According to an academician in California who specializes in management issues, people who are inclined toward religious adherence and spirituality are no more likely to exhibit ethical behavior in the workplace than people who have no such inclination. And to top that off, he insists that training in business ethics is a waste of time because it's unlikely to have any impact.
The academician is Dan Martin, associate professor of management at California State University-East Bay, who will present his research next month at the 2010 Academy of Management conference in Montreal in a session titled, "The Dark Side of Ethics." In his paper, "Uniform Guidelines, Spirituality, Religiosity, and Predictors of Ethical Workplace Behaviors," Martin challenges the notion that there is a link between religiosity-defined by Martin as the psychological behavior that drives people's adherence to religion-and spirituality on the one hand, and ethical behavior and workplace integrity on the other.
I recently spoke at length with Martin about these issues, and he noted that STEM workers are among those most inclined toward religious adherence (as opposed to social scientists, whom he described as "probably the biggest camp of atheists out there"). Martin, who stressed that he's not pro-religion or anti-religion, clearly sees religiosity and spirituality doing far more harm than good in the workplace:
It doesn't mean that being religious is bad. All it means is the common expectation is there is going to be a link between ethical behavior, responsibility and stability on the one hand, and religiosity and spirituality on the other. In fact, what we find is there is none. You cannot use religiosity or spirituality as a proxy for measuring those things. What you tend to find is, the more fundamental and dichotomous-right or wrong, black or white-a religion is going to be, the more you're going to find workplace deviant-type behavior. The way that people identify themselves, the way that they choose to manifest their religiosity, is going to be very strongly related to things like racism, prejudice, sexism, and a host of other discriminatory behaviors, that as a human resources and organizational behavior professor I'm really concerned about, because the legal ramifications are colossal. From a legal perspective, this becomes really of great concern. My advice to people is to steer clear of anything involving spirituality or expressing religiosity in the workplace. Inevitably, this creates distinctions in the organization that cause problems.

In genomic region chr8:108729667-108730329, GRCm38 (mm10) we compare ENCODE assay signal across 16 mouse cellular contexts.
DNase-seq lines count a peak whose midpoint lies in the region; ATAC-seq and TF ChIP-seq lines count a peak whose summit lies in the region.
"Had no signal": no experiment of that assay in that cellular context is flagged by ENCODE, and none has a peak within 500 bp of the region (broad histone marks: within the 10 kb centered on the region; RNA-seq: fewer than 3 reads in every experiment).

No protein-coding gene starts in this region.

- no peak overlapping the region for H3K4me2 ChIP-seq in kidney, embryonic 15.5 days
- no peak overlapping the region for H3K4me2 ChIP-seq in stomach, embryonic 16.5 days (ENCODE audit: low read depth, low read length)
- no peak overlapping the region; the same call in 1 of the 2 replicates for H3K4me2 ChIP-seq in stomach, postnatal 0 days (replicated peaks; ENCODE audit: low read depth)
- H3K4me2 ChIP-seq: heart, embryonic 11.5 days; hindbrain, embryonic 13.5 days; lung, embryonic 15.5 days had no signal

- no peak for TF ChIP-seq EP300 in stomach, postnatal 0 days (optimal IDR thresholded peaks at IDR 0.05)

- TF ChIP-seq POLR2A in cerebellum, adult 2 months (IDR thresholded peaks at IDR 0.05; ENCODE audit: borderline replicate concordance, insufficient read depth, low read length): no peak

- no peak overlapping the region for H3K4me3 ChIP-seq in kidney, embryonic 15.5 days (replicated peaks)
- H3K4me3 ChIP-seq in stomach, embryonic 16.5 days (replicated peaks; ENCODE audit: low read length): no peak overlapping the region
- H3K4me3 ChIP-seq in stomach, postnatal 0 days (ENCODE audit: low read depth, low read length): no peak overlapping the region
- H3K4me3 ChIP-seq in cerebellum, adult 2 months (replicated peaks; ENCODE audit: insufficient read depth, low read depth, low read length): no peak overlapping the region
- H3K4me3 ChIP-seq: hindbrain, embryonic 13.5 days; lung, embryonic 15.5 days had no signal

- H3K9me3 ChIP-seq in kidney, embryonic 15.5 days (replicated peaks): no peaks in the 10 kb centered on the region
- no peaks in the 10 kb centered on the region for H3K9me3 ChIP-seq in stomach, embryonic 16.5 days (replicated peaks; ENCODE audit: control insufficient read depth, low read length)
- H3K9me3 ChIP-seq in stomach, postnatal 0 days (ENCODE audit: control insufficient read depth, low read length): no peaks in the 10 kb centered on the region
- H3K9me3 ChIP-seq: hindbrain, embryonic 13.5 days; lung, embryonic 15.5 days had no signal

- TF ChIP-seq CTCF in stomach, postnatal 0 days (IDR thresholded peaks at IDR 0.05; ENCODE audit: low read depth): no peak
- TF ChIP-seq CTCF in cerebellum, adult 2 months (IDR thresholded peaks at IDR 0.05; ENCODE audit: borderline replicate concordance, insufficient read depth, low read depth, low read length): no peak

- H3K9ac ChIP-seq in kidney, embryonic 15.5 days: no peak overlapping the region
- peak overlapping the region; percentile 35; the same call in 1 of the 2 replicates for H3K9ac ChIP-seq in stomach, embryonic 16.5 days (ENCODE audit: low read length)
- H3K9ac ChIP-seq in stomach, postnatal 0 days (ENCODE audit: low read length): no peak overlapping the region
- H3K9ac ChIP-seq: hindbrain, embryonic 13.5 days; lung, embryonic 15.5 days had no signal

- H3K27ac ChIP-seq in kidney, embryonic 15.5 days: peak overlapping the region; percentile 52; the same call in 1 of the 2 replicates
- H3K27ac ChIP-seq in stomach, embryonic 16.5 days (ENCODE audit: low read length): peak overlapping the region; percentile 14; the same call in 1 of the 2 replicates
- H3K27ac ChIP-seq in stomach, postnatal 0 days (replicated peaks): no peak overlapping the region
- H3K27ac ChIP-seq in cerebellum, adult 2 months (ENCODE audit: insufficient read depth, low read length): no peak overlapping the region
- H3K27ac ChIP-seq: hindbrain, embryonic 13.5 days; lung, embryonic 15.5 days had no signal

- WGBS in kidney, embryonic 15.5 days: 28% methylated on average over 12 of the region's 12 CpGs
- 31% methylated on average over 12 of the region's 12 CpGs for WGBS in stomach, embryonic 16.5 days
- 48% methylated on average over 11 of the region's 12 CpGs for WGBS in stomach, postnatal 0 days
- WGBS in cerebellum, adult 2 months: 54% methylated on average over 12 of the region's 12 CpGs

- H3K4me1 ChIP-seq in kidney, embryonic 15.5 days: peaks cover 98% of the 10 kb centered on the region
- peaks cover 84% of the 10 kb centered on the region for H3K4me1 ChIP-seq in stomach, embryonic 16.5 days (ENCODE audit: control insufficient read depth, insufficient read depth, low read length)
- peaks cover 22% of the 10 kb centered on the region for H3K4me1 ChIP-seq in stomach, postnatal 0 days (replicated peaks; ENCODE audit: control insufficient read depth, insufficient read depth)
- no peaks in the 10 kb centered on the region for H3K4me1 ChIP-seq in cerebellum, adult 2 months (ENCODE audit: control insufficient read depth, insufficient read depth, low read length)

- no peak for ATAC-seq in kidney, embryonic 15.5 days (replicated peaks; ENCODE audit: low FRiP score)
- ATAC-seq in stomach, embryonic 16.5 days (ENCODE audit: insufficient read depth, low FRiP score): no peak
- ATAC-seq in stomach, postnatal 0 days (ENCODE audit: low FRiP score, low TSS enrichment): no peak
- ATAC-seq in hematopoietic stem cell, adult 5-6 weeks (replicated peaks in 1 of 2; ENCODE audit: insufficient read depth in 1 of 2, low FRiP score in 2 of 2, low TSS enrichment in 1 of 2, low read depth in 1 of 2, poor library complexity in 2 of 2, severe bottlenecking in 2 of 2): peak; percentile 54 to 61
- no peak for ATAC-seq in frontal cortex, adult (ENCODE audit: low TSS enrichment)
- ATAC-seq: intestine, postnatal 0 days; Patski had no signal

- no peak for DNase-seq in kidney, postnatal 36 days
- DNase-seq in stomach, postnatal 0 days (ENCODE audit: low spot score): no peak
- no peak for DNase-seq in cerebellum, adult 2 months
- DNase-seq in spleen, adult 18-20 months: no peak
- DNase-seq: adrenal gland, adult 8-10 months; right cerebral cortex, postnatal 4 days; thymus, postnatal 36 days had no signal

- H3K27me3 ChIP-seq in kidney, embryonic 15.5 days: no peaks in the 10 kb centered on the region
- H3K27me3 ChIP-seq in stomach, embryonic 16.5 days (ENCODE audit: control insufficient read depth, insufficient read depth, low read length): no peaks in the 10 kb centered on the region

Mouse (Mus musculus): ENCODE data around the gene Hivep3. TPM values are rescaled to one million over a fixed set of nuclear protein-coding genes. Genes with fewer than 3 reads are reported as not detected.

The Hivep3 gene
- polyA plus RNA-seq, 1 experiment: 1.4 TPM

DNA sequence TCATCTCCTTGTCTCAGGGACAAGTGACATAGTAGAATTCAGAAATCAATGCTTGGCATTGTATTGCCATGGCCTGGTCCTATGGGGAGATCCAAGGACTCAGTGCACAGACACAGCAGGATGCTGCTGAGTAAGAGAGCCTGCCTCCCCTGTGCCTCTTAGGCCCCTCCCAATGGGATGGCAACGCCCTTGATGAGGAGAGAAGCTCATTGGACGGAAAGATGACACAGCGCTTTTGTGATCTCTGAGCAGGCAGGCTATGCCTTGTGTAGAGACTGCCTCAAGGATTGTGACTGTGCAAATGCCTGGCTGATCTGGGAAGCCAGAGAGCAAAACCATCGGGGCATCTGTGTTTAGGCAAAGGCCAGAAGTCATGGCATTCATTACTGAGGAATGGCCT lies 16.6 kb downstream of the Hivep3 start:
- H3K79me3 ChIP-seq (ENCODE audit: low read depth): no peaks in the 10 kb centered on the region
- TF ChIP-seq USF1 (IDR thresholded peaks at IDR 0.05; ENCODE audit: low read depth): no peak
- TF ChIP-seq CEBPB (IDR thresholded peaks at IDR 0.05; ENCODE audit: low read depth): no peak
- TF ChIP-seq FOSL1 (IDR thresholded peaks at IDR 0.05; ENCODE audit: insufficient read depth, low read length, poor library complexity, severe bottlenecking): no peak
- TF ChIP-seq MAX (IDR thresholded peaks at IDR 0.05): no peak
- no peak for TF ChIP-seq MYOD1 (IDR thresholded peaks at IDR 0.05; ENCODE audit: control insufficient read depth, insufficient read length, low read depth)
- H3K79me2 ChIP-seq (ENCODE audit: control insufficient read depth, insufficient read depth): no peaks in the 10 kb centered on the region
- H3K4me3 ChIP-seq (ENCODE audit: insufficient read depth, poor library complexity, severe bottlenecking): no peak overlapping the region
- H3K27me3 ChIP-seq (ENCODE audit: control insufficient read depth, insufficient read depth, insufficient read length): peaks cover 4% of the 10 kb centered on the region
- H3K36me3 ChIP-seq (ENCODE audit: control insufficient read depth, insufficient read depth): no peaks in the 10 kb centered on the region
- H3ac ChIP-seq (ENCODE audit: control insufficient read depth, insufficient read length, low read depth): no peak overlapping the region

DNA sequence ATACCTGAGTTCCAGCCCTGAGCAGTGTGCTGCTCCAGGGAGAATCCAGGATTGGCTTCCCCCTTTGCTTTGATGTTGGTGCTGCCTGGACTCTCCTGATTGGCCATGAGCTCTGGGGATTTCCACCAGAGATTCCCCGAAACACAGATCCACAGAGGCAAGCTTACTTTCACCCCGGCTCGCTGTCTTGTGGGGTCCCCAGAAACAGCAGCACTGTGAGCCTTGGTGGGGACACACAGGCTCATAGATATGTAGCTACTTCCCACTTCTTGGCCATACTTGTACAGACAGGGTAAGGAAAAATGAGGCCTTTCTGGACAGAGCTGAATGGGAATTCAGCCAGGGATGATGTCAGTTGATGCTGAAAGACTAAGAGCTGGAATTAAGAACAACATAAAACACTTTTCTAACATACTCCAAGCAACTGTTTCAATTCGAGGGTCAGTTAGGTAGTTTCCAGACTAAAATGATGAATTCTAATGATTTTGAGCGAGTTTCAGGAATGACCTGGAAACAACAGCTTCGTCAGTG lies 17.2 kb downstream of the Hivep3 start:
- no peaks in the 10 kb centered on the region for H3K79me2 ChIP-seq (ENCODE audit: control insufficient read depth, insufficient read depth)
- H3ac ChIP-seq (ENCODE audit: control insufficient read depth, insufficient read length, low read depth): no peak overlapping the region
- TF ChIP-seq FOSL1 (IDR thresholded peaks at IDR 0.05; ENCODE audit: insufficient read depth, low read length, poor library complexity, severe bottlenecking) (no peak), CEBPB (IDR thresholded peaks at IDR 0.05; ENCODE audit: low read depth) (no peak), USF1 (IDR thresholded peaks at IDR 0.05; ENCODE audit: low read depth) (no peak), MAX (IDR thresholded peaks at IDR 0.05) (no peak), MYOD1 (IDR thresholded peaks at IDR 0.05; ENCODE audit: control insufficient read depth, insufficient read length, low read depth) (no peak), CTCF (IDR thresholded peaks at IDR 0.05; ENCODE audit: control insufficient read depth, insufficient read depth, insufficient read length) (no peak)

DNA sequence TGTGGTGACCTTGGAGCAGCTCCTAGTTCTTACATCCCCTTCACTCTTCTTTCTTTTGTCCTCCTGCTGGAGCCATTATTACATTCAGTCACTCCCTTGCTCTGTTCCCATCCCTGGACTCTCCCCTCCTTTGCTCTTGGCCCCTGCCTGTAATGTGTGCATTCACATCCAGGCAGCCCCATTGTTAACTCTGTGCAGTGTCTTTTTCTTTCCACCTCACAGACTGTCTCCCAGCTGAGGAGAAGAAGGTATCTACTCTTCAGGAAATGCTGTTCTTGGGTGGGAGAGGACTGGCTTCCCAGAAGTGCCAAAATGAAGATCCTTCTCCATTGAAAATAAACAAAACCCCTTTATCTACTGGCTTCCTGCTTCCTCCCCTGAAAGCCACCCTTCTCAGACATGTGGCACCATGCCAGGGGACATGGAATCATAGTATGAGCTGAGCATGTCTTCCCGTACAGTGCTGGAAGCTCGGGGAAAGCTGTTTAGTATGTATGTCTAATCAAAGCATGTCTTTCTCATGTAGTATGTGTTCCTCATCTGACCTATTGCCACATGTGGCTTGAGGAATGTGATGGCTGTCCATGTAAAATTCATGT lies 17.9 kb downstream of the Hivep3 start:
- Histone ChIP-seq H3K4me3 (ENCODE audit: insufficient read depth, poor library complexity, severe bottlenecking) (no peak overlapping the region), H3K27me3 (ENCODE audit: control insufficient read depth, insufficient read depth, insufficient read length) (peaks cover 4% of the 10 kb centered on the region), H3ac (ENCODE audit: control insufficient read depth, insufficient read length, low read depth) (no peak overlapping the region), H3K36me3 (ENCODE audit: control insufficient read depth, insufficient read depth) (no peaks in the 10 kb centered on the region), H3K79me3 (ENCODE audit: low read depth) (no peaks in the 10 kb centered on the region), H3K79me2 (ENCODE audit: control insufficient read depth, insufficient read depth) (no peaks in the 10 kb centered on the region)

Martin also noted that anti-Islamic sentiment in the aftermath of 9/11 is an element of the broader phenomenon of prejudice toward those who are different from us as a predominantly Christian country manifesting itself most vehemently during troubled times:
Right now, we're going through, hopefully, the end of a recession. When things are difficult, we look for comfort in our traditional values. And part and parcel of that is the predominantly Christian expectations of this country. We've got a lot of diversity [in terms of denominations of Christianity], but difficult times tend to make people a little more persecutorial of those [such as non-Christians] who are not like them.
Martin went on to suggest that not only does religiosity have no bearing on our ethical behavior, but training in business ethics is no real help, either. Universities have courses in ethics due to accrediting bodies and business community demand:
But the reality of it is that students by the time they're about 7 years old have already really concretized their ethical perspective. So in essence, you can give people classes out the wazoo on ethics, but it's unlikely that it's really going to impact them. That's why we have the law.
I'd be very interested in getting your take on all this. Do you agree that there is no connection between religiosity/spirituality and ethical behavior in the workplace? And is training in business ethics the waste of time that Martin claims it is?